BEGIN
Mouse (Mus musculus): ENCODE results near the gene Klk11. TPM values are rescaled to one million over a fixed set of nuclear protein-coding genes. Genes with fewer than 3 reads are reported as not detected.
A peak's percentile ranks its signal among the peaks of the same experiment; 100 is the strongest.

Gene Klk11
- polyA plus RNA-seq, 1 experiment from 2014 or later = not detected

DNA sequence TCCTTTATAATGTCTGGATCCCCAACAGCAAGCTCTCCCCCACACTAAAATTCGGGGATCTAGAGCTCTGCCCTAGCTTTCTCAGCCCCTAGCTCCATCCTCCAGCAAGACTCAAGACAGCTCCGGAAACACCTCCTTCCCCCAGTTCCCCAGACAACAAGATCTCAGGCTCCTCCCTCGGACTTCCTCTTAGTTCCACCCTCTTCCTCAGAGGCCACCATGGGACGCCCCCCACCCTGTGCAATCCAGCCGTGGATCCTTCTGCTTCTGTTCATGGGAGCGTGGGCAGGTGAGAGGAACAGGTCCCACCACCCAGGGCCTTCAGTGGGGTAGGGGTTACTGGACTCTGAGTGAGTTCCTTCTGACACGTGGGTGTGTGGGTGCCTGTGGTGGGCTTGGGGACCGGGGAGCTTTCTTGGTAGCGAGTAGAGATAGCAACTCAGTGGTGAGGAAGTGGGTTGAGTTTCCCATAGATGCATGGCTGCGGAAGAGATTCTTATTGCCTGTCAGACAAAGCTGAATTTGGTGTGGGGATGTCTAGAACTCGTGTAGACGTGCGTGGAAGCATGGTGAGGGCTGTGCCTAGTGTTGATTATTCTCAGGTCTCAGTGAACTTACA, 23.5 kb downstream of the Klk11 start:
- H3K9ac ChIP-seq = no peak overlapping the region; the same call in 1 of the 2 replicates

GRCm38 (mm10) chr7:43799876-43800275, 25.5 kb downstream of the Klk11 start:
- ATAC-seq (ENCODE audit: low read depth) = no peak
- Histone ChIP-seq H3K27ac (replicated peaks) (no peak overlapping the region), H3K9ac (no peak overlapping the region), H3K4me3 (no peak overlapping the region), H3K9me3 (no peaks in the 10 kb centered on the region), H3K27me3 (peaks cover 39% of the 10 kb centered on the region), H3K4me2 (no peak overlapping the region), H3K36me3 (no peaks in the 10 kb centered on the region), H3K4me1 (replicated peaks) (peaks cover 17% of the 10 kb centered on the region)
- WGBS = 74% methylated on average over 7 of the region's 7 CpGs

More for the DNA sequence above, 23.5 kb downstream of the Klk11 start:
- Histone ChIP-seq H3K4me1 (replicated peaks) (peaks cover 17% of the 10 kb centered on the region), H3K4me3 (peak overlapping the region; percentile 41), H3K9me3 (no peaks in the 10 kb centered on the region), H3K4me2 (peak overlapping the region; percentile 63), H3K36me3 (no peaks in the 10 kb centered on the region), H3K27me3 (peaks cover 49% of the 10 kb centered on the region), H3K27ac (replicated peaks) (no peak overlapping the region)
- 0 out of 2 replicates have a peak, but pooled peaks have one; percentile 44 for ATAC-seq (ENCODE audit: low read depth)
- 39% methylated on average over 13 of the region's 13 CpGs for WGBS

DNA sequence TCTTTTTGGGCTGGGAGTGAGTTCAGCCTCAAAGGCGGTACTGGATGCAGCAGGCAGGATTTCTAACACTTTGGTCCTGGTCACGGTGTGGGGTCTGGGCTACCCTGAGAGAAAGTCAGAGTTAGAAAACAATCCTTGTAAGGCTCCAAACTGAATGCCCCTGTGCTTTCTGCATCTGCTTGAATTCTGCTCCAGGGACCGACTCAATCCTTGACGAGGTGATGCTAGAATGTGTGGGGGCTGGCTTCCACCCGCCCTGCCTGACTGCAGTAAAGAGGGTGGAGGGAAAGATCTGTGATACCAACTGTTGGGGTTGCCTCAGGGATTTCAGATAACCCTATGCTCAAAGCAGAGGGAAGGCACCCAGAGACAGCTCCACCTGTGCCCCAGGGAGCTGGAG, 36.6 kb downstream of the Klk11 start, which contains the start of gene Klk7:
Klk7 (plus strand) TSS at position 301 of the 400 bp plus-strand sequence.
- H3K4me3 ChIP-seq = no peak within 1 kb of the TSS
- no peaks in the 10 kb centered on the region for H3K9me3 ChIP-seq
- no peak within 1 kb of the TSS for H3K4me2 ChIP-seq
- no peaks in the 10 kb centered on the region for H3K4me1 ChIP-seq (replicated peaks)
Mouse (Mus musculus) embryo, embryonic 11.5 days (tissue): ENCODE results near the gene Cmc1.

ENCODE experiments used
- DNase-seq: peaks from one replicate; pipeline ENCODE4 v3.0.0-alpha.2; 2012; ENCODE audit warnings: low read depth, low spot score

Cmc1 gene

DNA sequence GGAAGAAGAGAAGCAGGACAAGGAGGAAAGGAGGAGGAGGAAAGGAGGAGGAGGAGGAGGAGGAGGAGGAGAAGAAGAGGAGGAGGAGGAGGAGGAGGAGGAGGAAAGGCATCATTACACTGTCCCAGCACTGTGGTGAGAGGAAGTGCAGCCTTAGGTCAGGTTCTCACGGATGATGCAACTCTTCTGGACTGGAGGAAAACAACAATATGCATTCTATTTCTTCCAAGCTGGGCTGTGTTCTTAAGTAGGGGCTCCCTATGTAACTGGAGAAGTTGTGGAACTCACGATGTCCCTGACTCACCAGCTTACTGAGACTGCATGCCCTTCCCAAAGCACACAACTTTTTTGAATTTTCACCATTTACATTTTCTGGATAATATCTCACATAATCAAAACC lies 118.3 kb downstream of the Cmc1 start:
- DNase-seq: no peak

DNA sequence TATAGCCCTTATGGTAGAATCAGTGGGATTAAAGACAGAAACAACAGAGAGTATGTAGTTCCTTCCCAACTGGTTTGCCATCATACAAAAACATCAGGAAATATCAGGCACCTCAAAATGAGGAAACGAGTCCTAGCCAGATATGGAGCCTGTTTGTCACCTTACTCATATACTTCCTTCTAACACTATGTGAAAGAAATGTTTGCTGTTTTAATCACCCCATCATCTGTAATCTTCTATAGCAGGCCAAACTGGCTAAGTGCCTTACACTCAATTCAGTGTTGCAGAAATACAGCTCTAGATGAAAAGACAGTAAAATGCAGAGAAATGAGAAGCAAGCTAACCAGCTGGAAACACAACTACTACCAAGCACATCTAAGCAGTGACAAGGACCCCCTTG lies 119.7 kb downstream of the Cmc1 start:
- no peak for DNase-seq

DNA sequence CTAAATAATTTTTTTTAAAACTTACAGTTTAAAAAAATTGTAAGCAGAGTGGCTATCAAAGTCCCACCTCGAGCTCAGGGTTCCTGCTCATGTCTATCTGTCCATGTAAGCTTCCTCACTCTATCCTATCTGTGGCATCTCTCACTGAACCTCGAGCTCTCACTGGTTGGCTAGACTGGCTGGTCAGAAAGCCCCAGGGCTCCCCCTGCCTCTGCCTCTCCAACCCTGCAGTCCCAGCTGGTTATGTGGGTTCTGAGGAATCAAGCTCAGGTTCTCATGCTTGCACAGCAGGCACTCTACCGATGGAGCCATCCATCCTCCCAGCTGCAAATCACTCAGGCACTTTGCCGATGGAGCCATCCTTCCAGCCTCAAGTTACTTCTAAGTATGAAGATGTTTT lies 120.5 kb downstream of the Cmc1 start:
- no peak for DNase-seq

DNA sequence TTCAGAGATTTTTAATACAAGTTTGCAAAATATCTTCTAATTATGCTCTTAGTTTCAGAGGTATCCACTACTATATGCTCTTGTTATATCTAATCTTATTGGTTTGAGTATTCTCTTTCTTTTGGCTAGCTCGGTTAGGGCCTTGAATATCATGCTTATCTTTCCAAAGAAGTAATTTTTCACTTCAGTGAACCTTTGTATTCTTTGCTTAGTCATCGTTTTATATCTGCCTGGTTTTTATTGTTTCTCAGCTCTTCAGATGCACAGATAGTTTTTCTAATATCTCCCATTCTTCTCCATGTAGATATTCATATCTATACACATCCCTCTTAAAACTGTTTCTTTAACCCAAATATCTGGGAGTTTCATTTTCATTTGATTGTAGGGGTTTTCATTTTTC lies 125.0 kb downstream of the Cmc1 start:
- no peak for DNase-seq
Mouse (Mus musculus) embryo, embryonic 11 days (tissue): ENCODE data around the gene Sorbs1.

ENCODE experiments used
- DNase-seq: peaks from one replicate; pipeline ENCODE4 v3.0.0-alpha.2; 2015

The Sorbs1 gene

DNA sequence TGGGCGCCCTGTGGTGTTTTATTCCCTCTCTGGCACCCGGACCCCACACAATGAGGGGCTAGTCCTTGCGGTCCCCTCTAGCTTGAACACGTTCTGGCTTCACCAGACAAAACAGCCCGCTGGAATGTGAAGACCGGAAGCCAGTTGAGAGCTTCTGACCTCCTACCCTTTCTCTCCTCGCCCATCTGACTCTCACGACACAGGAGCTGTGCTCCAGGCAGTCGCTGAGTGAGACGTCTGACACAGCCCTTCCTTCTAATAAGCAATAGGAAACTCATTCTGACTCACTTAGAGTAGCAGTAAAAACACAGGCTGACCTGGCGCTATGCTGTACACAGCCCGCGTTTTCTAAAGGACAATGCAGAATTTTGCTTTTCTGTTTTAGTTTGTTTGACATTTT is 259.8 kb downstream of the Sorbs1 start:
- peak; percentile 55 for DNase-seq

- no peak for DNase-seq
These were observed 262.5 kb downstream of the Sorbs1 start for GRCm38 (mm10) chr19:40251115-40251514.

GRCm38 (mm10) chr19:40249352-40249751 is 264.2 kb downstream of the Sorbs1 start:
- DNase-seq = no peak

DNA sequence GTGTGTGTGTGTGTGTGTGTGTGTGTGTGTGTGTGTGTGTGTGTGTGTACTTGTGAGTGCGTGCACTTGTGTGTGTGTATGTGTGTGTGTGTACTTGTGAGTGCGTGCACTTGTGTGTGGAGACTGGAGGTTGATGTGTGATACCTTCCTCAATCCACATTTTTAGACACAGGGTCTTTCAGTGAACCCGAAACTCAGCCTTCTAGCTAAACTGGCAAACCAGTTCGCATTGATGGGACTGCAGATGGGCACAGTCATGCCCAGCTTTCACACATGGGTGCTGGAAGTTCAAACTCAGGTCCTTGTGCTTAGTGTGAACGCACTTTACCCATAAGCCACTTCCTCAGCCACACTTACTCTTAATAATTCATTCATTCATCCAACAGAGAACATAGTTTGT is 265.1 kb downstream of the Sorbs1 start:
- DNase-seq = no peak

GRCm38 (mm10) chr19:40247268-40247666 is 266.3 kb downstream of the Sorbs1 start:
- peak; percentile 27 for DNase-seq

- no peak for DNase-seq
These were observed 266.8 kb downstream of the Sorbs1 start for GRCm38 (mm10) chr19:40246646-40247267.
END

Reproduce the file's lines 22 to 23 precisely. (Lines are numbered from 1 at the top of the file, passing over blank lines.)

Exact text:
ENCODE experiments used
- DNase-seq: peaks from one replicate; pipeline ENCODE4 v3.0.0-alpha.2; 2012; ENCODE audit warnings: low read depth, low spot score